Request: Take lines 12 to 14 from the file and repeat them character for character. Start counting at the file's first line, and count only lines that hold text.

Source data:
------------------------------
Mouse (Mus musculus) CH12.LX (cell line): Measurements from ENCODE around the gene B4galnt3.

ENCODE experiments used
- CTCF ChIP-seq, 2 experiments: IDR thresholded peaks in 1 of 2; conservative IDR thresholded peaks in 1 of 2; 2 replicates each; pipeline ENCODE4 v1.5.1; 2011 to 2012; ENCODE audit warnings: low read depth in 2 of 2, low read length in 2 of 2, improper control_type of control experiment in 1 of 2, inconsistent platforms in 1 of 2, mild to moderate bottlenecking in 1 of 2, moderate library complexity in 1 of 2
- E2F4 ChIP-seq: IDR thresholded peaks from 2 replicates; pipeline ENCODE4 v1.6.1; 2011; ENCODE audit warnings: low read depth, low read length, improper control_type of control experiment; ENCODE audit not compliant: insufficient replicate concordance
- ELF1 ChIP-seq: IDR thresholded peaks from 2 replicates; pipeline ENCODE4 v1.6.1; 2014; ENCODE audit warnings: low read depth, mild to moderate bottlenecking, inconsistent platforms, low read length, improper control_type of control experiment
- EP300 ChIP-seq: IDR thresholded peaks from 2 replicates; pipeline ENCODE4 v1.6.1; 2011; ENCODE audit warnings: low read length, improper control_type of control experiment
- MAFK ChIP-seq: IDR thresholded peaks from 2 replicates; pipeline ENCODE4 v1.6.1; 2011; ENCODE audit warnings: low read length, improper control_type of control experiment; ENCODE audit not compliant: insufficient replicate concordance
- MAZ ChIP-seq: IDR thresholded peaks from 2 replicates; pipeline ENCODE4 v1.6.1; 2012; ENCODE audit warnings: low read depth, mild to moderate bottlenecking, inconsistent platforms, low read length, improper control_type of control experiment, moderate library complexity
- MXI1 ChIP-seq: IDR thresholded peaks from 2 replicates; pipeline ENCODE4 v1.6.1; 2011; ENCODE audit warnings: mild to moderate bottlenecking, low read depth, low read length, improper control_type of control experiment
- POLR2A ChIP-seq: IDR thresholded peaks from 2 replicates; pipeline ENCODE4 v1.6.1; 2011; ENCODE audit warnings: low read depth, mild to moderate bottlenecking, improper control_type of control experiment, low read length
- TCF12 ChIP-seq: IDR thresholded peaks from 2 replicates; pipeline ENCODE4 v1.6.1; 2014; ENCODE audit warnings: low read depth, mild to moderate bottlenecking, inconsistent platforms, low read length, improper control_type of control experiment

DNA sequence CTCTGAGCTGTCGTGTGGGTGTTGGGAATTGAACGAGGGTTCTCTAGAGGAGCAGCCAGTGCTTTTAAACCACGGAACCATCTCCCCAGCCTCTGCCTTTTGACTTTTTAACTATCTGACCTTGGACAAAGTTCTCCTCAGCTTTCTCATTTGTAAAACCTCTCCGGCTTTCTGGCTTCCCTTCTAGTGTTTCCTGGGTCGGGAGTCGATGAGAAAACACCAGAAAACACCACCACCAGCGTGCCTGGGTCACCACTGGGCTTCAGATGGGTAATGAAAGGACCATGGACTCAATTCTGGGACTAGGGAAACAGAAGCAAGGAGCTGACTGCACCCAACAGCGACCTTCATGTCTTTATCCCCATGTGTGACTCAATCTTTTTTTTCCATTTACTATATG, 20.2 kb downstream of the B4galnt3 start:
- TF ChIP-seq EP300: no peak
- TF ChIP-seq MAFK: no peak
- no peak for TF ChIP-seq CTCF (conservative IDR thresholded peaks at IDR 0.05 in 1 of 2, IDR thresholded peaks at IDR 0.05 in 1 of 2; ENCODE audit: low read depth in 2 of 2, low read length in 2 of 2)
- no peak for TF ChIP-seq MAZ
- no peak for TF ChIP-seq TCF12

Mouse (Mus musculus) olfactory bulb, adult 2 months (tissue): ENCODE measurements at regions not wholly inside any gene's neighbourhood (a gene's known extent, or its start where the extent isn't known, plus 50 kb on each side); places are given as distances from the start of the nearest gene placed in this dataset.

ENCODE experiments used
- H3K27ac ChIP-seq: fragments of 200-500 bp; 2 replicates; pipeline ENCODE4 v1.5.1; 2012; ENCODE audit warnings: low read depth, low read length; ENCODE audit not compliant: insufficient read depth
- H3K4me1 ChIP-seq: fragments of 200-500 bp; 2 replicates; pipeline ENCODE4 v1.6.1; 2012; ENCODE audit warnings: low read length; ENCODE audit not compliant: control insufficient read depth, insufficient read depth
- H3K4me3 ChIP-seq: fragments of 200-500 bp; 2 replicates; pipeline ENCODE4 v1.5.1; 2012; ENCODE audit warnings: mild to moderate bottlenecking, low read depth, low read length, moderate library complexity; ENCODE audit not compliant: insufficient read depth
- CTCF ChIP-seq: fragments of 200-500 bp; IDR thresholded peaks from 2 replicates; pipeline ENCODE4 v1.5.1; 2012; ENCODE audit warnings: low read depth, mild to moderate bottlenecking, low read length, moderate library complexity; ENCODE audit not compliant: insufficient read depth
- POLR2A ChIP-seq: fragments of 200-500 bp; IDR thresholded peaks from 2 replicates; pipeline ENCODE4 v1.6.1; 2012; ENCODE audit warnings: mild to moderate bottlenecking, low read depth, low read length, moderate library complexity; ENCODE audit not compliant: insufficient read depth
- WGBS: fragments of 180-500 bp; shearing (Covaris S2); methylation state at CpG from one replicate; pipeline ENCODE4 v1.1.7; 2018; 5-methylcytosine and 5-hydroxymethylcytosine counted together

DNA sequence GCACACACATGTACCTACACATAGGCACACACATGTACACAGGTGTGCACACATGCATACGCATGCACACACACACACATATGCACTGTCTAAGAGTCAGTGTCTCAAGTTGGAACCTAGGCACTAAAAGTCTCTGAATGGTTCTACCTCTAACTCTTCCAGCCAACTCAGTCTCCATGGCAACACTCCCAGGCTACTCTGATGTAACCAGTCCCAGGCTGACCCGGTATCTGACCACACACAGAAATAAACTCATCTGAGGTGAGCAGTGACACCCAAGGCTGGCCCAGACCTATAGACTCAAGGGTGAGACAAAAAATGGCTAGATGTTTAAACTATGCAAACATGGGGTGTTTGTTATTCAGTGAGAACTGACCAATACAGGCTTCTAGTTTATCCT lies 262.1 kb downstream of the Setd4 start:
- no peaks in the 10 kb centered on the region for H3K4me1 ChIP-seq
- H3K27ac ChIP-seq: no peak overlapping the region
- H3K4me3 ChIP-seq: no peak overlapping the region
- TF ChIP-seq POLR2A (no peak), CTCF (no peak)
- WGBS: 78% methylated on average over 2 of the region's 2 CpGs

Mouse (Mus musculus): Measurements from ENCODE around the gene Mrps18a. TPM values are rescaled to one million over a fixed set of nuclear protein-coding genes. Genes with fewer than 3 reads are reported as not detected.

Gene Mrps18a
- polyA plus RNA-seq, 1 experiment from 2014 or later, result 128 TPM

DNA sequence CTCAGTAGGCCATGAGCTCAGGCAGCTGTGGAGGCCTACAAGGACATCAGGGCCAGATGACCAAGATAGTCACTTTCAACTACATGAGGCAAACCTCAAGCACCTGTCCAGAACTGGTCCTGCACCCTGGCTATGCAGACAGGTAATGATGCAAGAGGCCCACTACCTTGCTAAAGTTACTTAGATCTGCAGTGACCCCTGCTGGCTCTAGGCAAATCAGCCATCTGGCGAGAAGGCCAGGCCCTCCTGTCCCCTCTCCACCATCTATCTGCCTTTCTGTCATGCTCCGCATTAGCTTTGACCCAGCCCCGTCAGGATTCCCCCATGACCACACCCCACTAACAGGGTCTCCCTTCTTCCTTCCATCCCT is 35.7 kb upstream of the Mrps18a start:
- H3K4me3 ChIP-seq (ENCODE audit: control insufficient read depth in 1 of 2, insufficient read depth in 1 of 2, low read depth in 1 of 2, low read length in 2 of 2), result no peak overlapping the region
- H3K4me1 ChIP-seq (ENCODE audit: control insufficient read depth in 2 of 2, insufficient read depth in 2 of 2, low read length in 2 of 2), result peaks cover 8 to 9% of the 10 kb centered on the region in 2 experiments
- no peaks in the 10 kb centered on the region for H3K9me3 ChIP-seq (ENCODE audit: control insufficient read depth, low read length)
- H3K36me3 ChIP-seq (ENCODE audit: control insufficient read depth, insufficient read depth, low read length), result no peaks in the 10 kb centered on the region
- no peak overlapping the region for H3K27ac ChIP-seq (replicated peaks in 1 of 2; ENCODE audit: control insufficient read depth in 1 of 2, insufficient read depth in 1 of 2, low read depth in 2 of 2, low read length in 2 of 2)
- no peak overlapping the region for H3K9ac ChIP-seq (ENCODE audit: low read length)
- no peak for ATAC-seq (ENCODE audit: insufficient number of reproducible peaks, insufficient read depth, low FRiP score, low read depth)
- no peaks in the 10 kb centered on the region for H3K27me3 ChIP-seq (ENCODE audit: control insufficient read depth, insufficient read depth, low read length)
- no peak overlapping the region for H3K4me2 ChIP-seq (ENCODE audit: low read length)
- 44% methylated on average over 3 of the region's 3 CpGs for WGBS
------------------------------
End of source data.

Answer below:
DNA sequence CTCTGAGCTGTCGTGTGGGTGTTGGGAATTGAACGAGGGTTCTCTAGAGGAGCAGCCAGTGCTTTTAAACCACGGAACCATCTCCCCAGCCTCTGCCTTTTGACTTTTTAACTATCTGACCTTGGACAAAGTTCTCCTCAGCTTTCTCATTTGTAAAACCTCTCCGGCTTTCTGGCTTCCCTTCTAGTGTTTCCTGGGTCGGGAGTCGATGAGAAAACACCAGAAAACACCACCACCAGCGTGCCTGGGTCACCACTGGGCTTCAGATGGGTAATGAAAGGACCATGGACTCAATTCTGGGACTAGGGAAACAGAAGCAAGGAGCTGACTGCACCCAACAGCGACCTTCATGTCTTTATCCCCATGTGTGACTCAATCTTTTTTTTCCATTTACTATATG, 20.2 kb downstream of the B4galnt3 start:
- TF ChIP-seq EP300: no peak
- TF ChIP-seq MAFK: no peak